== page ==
(Bloomberg) -- Kansas Governor Laura Kelly signed a bill intended to entice the National Football League’s Kansas City Chiefs or Major League Baseball’s Kansas City Royals to move across state lines from Missouri.

The legislation, approved by lawmakers earlier in the week, allows the sale of bonds to help pay for stadium or ballpark construction for the professional sports teams. The bonds would be paid off through the sales tax revenue generated by development around the sports complex.

The bid by Kansas comes after voters in a Missouri county earlier this year rejected the extension of a tax to help fund a revamp of the Chiefs’ longtime home in Kansas City and a new ballpark for the Royals. The Kansas City metropolitan area in Missouri straddles the border with Kansas.

Related: NFL’s Chiefs Closer to Securing Subsidy to Move From Missouri

The Kansas legislation authorizes the state’s secretary of commerce to enter into an agreement with one or more major professional sports franchises to establish a STAR bond district and project for a major professional sports complex.

“We know that modernizing our economic development tools provides the opportunity to increase private investment into the state,” Kelly said in a statement. “By modifying the STAR Bonds program, one of our strongest economic development mechanisms, lawmakers crafted a viable option for attracting professional sports teams to Kansas.”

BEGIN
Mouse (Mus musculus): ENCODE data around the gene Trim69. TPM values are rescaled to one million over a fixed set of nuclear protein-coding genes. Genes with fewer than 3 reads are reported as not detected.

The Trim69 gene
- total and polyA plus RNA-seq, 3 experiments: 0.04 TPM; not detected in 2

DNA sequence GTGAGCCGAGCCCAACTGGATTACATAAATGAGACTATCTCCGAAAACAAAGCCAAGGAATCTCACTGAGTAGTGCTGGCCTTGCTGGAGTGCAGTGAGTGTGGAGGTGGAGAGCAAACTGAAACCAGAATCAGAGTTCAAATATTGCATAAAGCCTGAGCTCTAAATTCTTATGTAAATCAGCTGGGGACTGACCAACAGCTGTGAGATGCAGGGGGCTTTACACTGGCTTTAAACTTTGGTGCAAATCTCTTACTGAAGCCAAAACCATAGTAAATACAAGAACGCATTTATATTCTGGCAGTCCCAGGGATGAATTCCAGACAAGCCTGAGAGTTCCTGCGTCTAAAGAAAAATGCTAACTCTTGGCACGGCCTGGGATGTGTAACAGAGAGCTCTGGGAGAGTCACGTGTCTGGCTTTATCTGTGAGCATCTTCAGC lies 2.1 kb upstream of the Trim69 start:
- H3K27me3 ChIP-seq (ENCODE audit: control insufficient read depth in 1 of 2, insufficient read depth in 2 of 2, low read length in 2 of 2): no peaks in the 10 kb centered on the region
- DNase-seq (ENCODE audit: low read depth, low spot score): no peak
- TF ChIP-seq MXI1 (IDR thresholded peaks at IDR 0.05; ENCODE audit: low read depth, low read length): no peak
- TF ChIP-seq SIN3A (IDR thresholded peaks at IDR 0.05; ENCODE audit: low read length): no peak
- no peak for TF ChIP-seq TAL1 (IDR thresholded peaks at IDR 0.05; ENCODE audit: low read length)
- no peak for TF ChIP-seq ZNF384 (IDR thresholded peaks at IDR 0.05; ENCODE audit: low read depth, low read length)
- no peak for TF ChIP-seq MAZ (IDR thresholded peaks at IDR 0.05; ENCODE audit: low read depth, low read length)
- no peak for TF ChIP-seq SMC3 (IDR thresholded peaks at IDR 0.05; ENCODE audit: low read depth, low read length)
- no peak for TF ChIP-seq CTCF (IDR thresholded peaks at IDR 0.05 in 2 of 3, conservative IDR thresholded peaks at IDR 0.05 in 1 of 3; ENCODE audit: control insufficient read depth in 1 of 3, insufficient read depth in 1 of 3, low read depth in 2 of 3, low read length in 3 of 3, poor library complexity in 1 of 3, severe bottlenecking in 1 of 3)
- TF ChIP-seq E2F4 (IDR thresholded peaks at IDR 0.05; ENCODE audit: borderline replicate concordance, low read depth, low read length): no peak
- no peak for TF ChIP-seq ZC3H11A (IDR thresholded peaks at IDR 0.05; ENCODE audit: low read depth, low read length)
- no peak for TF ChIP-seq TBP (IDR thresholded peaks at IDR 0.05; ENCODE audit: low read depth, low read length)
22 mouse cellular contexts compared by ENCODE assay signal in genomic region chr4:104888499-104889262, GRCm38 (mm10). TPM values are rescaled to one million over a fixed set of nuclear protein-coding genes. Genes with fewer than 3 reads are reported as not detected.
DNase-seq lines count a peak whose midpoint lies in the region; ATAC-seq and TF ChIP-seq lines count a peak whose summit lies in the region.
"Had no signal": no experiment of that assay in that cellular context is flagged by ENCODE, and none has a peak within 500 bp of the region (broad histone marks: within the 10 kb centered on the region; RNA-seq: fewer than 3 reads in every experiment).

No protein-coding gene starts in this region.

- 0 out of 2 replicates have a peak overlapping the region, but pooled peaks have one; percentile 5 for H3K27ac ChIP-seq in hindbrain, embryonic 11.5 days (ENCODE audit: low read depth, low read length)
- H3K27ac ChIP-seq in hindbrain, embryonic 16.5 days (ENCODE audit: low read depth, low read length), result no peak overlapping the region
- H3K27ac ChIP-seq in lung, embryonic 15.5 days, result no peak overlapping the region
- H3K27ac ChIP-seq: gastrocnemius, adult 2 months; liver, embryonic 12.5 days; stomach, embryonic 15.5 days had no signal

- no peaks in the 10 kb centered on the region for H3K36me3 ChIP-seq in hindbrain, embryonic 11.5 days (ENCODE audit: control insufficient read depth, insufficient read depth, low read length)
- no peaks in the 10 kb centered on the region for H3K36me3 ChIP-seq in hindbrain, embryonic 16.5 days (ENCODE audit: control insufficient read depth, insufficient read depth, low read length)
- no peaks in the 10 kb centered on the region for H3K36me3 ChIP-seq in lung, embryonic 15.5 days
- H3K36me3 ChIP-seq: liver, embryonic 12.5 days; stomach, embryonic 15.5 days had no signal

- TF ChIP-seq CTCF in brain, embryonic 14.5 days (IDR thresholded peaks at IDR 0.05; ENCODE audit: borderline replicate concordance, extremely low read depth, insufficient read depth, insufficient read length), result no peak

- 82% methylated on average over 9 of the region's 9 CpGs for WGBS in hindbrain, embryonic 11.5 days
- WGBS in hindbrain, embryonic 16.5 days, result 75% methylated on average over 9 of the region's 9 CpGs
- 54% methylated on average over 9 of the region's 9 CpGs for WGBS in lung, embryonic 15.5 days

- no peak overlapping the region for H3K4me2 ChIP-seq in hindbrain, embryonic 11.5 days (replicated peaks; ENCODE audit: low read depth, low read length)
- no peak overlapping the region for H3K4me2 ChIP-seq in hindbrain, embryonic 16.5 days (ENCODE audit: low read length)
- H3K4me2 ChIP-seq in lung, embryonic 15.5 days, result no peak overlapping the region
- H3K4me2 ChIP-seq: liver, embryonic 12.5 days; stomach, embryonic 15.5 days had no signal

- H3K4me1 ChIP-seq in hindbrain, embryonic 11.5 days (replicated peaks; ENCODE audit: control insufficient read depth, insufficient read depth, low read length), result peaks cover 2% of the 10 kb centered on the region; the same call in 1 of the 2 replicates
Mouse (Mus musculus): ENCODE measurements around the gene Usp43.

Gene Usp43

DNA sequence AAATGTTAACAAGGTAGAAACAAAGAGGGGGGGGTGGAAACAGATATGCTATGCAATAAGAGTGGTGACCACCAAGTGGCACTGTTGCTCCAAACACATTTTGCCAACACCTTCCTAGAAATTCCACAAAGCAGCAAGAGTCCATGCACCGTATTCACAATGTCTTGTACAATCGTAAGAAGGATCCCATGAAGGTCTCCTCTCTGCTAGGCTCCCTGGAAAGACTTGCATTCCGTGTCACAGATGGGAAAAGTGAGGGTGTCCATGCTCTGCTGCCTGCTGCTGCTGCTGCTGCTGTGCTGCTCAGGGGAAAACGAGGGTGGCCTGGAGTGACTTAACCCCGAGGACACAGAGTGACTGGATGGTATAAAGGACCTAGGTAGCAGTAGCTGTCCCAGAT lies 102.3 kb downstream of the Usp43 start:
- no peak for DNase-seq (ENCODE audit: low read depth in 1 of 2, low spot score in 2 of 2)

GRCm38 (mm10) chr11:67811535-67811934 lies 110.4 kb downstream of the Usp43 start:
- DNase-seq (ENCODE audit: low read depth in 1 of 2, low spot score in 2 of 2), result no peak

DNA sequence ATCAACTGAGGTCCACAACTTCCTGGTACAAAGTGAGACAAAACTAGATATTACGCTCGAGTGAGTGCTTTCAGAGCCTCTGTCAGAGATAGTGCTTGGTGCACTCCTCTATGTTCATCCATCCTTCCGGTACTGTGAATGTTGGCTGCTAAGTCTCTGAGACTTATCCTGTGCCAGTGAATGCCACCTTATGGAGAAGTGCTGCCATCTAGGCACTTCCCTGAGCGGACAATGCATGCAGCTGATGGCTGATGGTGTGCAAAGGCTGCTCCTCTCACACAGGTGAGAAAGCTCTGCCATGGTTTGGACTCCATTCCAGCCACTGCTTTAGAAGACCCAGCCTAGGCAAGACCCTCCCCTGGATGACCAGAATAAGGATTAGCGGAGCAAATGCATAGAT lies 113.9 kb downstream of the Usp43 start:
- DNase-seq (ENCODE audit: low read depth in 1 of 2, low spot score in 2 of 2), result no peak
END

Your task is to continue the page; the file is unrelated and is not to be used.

The Chiefs said in an emailed statement that the team appreciates that the state’s leaders proactively reached out to the team for input.

“We support their efforts to expand the existing program and congratulate them on passing the legislation in special session,” the team said the statement. “We look forward to exploring the options this legislation may provide.”

While the legislation was swiftly passed by the Kansas legislature, it did encounter criticism. Republican lawmaker Paul Waggoner said in an interview after the vote that he was worried that the financing could eventually represent a blank check for the Chiefs. 

“If you look at what any economist has to say about sports stadiums being a good use of public money — they tell you no,” he said.

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